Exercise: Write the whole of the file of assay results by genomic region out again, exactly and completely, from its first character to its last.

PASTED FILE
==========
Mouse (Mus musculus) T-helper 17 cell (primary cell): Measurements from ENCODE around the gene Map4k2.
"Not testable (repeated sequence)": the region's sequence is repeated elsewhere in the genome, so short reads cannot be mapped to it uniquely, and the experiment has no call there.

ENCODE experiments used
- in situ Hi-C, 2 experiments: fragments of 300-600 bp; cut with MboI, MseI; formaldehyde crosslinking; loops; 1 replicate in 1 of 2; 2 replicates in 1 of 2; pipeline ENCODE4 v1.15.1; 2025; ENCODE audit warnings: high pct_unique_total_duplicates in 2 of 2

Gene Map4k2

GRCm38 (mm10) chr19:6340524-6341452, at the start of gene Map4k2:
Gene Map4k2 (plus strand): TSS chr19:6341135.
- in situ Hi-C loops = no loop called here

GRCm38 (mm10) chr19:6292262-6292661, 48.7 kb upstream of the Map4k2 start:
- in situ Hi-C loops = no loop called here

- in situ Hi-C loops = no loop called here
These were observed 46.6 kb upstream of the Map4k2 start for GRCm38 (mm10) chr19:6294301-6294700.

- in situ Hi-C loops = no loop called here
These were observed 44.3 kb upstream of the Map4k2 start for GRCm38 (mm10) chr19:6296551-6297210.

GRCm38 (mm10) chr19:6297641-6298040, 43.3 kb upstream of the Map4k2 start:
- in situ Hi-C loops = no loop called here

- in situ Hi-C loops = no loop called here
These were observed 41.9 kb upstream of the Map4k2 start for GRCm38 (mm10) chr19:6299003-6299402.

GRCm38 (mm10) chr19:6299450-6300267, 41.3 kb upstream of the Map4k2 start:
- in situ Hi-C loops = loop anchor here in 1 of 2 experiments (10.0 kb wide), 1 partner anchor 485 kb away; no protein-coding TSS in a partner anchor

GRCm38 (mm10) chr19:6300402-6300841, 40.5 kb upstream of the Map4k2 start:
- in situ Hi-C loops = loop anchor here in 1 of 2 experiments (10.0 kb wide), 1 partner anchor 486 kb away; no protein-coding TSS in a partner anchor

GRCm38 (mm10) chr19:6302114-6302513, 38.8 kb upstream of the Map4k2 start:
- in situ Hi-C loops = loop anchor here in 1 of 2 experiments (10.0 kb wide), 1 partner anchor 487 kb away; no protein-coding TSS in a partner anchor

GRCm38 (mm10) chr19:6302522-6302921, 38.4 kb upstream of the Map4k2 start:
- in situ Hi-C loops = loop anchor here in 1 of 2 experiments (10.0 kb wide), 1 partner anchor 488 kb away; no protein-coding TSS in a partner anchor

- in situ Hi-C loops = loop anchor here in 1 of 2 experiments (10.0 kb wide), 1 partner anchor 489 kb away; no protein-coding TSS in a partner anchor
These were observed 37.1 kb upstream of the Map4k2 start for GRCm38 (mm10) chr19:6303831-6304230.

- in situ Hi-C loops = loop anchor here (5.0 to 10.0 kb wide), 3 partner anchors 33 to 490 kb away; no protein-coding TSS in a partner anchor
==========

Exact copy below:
Mouse (Mus musculus) T-helper 17 cell (primary cell): Measurements from ENCODE around the gene Map4k2.
"Not testable (repeated sequence)": the region's sequence is repeated elsewhere in the genome, so short reads cannot be mapped to it uniquely, and the experiment has no call there.

ENCODE experiments used
- in situ Hi-C, 2 experiments: fragments of 300-600 bp; cut with MboI, MseI; formaldehyde crosslinking; loops; 1 replicate in 1 of 2; 2 replicates in 1 of 2; pipeline ENCODE4 v1.15.1; 2025; ENCODE audit warnings: high pct_unique_total_duplicates in 2 of 2

Gene Map4k2

GRCm38 (mm10) chr19:6340524-6341452, at the start of gene Map4k2:
Gene Map4k2 (plus strand): TSS chr19:6341135.
- in situ Hi-C loops = no loop called here

GRCm38 (mm10) chr19:6292262-6292661, 48.7 kb upstream of the Map4k2 start:
- in situ Hi-C loops = no loop called here

- in situ Hi-C loops = no loop called here
These were observed 46.6 kb upstream of the Map4k2 start for GRCm38 (mm10) chr19:6294301-6294700.

- in situ Hi-C loops = no loop called here
These were observed 44.3 kb upstream of the Map4k2 start for GRCm38 (mm10) chr19:6296551-6297210.

GRCm38 (mm10) chr19:6297641-6298040, 43.3 kb upstream of the Map4k2 start:
- in situ Hi-C loops = no loop called here

- in situ Hi-C loops = no loop called here
These were observed 41.9 kb upstream of the Map4k2 start for GRCm38 (mm10) chr19:6299003-6299402.

GRCm38 (mm10) chr19:6299450-6300267, 41.3 kb upstream of the Map4k2 start:
- in situ Hi-C loops = loop anchor here in 1 of 2 experiments (10.0 kb wide), 1 partner anchor 485 kb away; no protein-coding TSS in a partner anchor

GRCm38 (mm10) chr19:6300402-6300841, 40.5 kb upstream of the Map4k2 start:
- in situ Hi-C loops = loop anchor here in 1 of 2 experiments (10.0 kb wide), 1 partner anchor 486 kb away; no protein-coding TSS in a partner anchor

GRCm38 (mm10) chr19:6302114-6302513, 38.8 kb upstream of the Map4k2 start:
- in situ Hi-C loops = loop anchor here in 1 of 2 experiments (10.0 kb wide), 1 partner anchor 487 kb away; no protein-coding TSS in a partner anchor

GRCm38 (mm10) chr19:6302522-6302921, 38.4 kb upstream of the Map4k2 start:
- in situ Hi-C loops = loop anchor here in 1 of 2 experiments (10.0 kb wide), 1 partner anchor 488 kb away; no protein-coding TSS in a partner anchor

- in situ Hi-C loops = loop anchor here in 1 of 2 experiments (10.0 kb wide), 1 partner anchor 489 kb away; no protein-coding TSS in a partner anchor
These were observed 37.1 kb upstream of the Map4k2 start for GRCm38 (mm10) chr19:6303831-6304230.

- in situ Hi-C loops = loop anchor here (5.0 to 10.0 kb wide), 3 partner anchors 33 to 490 kb away; no protein-coding TSS in a partner anchor